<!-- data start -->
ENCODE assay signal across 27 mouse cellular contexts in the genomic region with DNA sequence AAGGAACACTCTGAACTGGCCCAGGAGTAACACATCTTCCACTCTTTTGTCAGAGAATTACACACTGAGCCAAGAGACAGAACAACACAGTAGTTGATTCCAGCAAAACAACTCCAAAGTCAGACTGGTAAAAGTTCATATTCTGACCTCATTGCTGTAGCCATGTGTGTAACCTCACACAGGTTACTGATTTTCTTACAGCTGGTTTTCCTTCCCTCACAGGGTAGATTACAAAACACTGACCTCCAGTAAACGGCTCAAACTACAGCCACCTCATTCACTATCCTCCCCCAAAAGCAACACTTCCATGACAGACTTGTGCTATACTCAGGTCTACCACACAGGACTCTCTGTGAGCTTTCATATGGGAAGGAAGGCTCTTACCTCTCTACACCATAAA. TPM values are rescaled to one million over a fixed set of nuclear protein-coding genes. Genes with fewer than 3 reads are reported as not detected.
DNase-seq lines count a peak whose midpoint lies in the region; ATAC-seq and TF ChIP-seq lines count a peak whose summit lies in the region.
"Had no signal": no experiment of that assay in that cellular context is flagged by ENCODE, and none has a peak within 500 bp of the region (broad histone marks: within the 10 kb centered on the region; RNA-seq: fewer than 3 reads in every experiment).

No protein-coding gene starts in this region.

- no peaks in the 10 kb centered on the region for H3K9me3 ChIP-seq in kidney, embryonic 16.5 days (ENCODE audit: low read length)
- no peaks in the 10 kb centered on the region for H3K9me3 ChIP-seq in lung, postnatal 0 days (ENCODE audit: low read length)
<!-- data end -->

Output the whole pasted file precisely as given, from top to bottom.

ENCODE assay signal across 27 mouse cellular contexts in the genomic region with DNA sequence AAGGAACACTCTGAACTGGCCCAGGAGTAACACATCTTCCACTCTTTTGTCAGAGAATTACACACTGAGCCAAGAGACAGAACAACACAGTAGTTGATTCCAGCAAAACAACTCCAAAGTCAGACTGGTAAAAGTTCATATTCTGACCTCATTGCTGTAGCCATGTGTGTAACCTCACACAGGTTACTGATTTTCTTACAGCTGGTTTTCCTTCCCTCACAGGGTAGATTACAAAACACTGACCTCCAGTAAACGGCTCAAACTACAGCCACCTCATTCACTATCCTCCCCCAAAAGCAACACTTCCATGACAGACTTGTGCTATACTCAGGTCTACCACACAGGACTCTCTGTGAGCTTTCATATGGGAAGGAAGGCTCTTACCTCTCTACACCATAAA. TPM values are rescaled to one million over a fixed set of nuclear protein-coding genes. Genes with fewer than 3 reads are reported as not detected.
DNase-seq lines count a peak whose midpoint lies in the region; ATAC-seq and TF ChIP-seq lines count a peak whose summit lies in the region.
"Had no signal": no experiment of that assay in that cellular context is flagged by ENCODE, and none has a peak within 500 bp of the region (broad histone marks: within the 10 kb centered on the region; RNA-seq: fewer than 3 reads in every experiment).

No protein-coding gene starts in this region.

- no peaks in the 10 kb centered on the region for H3K9me3 ChIP-seq in kidney, embryonic 16.5 days (ENCODE audit: low read length)
- no peaks in the 10 kb centered on the region for H3K9me3 ChIP-seq in lung, postnatal 0 days (ENCODE audit: low read length)